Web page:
Twitter stock falls 10% on weak sales

Leslie Jones talks Twitter trolls with Seth Meyers
Leslie Jones talks Twitter trolls with Seth Meyers

Even if you build it, they may not come.

Twitter (TWTR) reached 313 million monthly active users in the quarter that ended in June, a gain of just three million users from the previous quarter. That's despite efforts to attract new users by adding more video streaming and better news curation features.

Without strong user growth, Twitter is now struggling to attract advertiser interest, causing sales to slow.

The social network reported sales of $602 million for the quarter, falling short of Wall Street estimates of $608 million, according to analysts surveyed by FactSet.

Worse still: Twitter is now projecting sales of $590 million to $610 million for the upcoming quarter, falling far below estimates of $682 million.

"We're seeing a continuation of the trends discussed last quarter with less overall advertiser demand than expected," the company said in a letter to shareholders.

Twitter stock fell by 10% in after hours trading.

It's a grim report card for Jack Dorsey, the cofounder of Twitter who took over as CEO almost exactly a year ago -- while continuing to serve as CEO of Square -- with the hope of turning around the Internet company.

During his year-long tenure, Twitter has seen its monthly active user base fall from 316 million to 313 million. So much for a comeback.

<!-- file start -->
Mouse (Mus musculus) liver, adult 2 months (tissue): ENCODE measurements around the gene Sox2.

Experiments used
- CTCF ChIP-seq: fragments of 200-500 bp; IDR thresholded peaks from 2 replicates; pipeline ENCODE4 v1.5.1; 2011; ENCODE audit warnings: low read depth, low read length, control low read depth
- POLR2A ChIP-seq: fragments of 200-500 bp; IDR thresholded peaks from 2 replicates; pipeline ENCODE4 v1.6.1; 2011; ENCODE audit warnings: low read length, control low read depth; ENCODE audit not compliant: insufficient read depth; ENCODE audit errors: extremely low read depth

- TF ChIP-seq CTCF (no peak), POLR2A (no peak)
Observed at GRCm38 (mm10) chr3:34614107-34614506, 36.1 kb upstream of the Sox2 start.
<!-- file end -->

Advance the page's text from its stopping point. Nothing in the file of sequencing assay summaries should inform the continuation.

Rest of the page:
It's not for lack of trying.

Twitter has begun curating tweets for users through Moments, introduced more premium broadcasting content and made its news feed more like Facebook's by introducing an algorithm.

It has also updated its policies to crack down on tweeting abusive and violent posts -- with mixed success. Actress Leslie Jones briefly abandoned Twitter after being targeted with racist posts on the site last week.

"We, along with the broader industry, have a lot more work to do in this area, but we're committed to continuing to develop tools that will help keep Twitter, Periscope and Vine safe and open for people to connect in real time," Twitter said in its shareholder letter.

After a brief honeymoon period with Wall Street following its IPO in late 2013, Twitter was hit by investor concerns over slowing user growth. Nearly three years later, Twitter still has not proven it can appeal to a broader user base.

Once thought to be the next Facebook (FB), Twitter is now getting lapped by younger services like Instagram, with more than 500 million users.

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